There will be times when you have people standing in front of you as you shoot, so use them to add a sense of depth and foreground interest. Similarly, if there are trees on the horizon, these can be incorporated into the composition to break up the dark sky for less abstract images with a sense of scale.

 Image: Getty Images, pink white and purple firework

Focus on the night sky for your firework shot. Image: Getty Images

12. Focus on the sky

There’s nothing wrong with focusing purely on the sky and capturing groups and individual fireworks; the contrast of light, dark and colour works well. This is a great option for beginners shooting fireworks for the first time, and the resulting images are perfect for a surreal editing technique we’ll show you on the following pages.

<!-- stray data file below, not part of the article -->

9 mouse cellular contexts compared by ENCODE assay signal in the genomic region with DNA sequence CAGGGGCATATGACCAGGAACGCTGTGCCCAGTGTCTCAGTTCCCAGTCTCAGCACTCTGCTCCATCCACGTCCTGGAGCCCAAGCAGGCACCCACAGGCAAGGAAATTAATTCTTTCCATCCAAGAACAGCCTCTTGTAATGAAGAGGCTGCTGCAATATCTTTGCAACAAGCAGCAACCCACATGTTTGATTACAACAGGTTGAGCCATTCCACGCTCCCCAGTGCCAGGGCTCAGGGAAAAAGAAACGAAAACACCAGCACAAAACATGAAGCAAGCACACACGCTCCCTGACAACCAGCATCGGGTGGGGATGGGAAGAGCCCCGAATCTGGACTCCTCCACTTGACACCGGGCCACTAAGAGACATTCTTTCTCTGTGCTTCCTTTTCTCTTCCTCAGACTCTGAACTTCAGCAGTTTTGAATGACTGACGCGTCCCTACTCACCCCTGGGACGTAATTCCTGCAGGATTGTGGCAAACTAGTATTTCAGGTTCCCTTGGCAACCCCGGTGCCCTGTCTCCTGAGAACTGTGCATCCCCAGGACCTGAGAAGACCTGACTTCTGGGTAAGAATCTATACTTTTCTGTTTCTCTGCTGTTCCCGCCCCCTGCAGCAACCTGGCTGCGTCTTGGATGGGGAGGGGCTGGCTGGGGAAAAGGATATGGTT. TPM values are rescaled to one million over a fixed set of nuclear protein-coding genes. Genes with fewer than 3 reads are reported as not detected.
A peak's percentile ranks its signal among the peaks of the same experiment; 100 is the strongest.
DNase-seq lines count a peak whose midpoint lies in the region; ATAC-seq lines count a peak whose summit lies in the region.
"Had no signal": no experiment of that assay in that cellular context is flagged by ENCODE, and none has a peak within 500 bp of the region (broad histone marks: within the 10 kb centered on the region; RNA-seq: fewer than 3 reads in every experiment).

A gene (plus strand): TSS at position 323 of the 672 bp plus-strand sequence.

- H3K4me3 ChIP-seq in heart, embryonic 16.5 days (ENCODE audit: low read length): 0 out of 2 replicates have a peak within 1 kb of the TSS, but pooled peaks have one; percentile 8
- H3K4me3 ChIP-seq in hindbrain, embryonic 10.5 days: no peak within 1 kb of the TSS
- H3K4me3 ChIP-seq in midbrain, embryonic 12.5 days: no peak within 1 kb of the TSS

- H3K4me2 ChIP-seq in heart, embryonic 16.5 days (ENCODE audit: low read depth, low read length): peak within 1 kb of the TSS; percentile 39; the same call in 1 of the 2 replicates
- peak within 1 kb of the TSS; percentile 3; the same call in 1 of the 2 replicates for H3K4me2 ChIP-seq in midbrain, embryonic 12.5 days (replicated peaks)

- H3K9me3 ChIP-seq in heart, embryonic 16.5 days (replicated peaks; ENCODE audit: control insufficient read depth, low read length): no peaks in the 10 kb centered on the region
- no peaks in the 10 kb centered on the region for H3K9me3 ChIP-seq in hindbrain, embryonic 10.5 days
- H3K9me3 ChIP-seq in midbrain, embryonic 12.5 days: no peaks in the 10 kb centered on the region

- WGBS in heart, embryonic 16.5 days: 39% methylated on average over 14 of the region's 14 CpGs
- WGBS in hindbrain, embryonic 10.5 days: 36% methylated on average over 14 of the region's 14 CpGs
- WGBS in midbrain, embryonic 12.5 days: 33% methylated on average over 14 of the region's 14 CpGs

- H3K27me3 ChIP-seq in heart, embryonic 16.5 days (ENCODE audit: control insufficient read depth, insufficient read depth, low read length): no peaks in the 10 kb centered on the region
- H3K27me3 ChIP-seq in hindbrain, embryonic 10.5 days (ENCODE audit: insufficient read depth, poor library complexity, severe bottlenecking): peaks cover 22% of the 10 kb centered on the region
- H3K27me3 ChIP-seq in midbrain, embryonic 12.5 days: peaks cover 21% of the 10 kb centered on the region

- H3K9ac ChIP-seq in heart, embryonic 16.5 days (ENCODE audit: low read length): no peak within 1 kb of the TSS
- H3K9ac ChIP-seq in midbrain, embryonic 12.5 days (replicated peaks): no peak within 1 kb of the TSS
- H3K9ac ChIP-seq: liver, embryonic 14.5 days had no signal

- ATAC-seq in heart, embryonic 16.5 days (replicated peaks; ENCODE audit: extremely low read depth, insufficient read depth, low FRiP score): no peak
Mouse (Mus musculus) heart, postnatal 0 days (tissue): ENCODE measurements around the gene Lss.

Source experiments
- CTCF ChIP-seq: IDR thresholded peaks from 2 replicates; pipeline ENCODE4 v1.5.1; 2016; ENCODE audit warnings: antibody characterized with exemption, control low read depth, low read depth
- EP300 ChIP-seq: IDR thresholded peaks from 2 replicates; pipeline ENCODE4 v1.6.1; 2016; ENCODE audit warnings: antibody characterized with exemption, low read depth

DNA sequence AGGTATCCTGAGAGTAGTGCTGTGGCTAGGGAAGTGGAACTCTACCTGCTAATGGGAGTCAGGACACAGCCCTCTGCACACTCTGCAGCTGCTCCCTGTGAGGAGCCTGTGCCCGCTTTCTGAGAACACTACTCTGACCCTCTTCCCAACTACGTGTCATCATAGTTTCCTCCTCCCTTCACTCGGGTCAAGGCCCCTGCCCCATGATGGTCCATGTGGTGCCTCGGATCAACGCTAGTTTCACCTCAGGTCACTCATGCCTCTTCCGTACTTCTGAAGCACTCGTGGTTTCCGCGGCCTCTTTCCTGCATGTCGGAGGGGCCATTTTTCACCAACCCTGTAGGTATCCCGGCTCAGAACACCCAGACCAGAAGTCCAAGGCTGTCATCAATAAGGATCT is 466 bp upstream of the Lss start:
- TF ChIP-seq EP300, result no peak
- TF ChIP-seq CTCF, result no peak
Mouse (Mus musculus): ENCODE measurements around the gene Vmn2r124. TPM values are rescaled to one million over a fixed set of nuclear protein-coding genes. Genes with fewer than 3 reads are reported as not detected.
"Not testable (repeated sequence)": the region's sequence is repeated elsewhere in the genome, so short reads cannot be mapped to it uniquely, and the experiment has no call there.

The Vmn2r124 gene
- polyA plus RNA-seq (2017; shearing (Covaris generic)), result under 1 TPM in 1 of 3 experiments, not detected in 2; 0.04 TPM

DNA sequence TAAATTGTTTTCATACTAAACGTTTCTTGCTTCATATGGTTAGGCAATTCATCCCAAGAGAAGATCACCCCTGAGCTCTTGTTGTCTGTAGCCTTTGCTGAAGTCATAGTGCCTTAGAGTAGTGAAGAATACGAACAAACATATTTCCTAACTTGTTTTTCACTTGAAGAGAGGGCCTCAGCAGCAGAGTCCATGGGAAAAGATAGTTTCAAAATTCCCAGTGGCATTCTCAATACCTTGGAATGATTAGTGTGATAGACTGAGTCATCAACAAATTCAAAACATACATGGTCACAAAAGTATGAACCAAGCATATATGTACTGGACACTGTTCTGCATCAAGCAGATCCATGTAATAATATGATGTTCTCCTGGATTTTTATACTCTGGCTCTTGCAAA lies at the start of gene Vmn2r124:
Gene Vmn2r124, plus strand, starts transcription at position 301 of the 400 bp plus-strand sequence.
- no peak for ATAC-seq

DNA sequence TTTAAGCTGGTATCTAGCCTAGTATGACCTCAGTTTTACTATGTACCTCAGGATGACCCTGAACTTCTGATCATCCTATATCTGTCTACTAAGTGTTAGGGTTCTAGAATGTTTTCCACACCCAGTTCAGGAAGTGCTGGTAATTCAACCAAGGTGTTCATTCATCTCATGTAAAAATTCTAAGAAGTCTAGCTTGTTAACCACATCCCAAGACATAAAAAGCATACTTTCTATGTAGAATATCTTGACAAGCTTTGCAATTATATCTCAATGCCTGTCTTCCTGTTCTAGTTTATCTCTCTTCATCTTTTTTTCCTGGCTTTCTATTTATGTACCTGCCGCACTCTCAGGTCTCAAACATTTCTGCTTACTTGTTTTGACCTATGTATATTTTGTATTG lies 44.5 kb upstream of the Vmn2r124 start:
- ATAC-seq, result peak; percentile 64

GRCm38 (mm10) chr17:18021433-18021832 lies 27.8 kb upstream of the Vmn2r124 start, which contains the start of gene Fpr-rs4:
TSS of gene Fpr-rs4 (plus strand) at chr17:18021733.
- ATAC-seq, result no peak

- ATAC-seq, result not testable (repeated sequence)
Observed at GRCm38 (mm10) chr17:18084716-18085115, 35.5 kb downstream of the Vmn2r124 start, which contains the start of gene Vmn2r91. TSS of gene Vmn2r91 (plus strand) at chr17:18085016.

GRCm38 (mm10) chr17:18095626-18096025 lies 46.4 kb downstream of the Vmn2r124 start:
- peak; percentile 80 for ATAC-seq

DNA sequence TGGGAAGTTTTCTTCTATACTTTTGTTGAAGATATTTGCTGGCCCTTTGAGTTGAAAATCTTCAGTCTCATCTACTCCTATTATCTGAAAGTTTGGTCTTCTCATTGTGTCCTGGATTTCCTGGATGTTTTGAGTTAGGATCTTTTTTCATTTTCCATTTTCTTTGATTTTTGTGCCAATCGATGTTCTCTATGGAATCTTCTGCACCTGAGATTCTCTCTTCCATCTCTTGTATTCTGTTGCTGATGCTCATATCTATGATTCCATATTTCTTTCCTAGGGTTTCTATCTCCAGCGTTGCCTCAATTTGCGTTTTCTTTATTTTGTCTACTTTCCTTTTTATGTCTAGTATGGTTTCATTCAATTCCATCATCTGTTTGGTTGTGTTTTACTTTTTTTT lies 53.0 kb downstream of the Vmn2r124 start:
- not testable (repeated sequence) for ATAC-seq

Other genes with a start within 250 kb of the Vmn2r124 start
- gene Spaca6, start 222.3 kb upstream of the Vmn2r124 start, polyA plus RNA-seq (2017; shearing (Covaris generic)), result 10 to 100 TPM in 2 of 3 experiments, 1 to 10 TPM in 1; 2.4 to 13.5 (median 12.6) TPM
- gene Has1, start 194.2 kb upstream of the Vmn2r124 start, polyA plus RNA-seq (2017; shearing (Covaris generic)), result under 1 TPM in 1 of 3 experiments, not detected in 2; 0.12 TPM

Set up your camera for taking photos of fireworks

James Abbott shares his guidance for setting up your camera for photographing fireworks:

1. Set up the camera and focus

Focusing can be tricky if you’re simply shooting the sky, but manually focusing on infinity combined with f/11 will provide sharp fireworks. If you’re incorporating a cityscape or landscape into your composition, the normal rules of focusing apply, so you’ll need to focus roughly one-third of the distance into the scene beyond the foreground interest.

Sony camera LCD displaying focus to infinity

Focus on the sky. Image: James Abbott

2. Camera settings for fireworks photos